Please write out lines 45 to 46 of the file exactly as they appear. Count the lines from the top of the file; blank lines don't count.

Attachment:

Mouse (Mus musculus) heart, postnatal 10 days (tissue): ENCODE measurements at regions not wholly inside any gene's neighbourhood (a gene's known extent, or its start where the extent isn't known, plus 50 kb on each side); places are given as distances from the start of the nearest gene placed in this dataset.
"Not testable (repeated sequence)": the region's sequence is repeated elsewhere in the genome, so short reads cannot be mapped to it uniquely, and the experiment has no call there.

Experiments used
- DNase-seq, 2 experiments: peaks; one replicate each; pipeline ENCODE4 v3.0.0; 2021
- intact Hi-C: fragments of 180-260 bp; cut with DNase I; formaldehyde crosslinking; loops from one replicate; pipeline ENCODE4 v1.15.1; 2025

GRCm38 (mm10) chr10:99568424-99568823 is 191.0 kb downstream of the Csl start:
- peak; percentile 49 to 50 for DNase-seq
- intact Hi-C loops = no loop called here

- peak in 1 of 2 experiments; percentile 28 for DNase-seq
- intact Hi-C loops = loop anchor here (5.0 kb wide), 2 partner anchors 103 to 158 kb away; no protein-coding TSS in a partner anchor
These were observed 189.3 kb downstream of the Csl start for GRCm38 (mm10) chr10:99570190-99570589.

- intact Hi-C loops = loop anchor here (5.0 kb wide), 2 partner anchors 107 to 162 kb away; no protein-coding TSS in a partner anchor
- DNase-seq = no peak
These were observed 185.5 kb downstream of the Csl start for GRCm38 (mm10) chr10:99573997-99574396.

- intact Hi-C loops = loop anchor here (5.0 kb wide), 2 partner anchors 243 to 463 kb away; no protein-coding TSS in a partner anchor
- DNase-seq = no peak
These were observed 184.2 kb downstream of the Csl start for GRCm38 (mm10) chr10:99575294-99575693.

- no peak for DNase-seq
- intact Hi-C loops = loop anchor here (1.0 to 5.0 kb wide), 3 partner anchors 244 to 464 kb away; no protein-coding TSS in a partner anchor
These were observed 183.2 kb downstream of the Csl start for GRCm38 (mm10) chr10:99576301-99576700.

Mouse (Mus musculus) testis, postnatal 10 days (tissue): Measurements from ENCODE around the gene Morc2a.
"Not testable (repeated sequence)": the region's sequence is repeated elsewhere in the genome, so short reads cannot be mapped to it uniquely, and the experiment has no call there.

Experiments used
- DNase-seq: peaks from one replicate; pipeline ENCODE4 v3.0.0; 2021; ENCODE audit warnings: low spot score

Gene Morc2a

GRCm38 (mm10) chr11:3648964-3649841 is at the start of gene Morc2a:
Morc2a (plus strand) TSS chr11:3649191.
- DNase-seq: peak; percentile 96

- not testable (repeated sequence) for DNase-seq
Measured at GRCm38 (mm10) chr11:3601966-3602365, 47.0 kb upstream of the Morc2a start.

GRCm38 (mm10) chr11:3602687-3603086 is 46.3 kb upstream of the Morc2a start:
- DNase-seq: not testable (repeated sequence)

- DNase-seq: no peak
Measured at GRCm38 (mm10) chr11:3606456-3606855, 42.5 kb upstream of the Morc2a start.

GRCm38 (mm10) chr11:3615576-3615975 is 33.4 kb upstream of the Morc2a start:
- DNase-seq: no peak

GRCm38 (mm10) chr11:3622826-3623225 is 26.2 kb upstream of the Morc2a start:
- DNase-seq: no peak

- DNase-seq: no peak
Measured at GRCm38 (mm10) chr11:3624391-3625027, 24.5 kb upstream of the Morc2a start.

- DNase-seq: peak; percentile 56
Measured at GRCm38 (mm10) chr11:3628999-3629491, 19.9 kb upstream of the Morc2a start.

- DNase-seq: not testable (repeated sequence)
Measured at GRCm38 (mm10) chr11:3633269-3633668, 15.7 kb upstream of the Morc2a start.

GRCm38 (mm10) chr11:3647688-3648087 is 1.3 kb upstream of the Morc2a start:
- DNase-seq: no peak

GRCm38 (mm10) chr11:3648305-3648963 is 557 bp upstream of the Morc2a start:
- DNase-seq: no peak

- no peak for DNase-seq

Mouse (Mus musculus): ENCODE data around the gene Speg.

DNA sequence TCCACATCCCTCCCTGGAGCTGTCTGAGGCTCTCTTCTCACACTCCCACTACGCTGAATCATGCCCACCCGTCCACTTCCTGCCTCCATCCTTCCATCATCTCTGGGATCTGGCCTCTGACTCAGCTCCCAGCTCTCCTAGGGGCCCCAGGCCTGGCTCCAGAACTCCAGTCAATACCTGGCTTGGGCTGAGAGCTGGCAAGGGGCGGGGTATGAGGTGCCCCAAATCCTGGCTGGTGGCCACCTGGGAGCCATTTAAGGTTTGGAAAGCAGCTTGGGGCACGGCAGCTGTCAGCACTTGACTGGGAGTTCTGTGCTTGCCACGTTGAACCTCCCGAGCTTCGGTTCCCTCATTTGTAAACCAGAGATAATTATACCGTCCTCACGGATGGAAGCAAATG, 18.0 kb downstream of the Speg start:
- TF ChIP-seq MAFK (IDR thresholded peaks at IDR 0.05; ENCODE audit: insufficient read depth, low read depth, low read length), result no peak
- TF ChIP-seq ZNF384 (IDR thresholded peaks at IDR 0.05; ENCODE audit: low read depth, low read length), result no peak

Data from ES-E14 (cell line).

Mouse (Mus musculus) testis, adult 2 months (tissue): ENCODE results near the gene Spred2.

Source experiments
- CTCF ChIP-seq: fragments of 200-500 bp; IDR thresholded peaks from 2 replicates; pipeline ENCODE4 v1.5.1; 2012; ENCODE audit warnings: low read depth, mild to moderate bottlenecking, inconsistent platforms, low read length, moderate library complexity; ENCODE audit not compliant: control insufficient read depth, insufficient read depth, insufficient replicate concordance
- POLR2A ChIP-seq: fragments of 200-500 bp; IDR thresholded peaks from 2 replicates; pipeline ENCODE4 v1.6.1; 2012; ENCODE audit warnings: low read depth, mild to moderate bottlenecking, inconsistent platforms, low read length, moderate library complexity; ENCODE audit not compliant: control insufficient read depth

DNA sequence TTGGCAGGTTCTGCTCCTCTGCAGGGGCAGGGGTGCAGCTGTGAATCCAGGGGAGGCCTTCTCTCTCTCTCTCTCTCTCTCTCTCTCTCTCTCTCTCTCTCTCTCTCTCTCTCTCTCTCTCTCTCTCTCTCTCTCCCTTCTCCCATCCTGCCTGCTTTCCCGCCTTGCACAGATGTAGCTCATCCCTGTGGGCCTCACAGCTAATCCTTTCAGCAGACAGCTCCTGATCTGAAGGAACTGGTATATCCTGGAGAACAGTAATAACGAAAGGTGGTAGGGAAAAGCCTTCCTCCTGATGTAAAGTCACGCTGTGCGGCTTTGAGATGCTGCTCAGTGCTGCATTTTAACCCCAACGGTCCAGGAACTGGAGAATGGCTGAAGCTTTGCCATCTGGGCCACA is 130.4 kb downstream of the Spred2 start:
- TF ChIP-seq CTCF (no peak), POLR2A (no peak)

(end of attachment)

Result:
GRCm38 (mm10) chr11:3647688-3648087 is 1.3 kb upstream of the Morc2a start:
- DNase-seq: no peak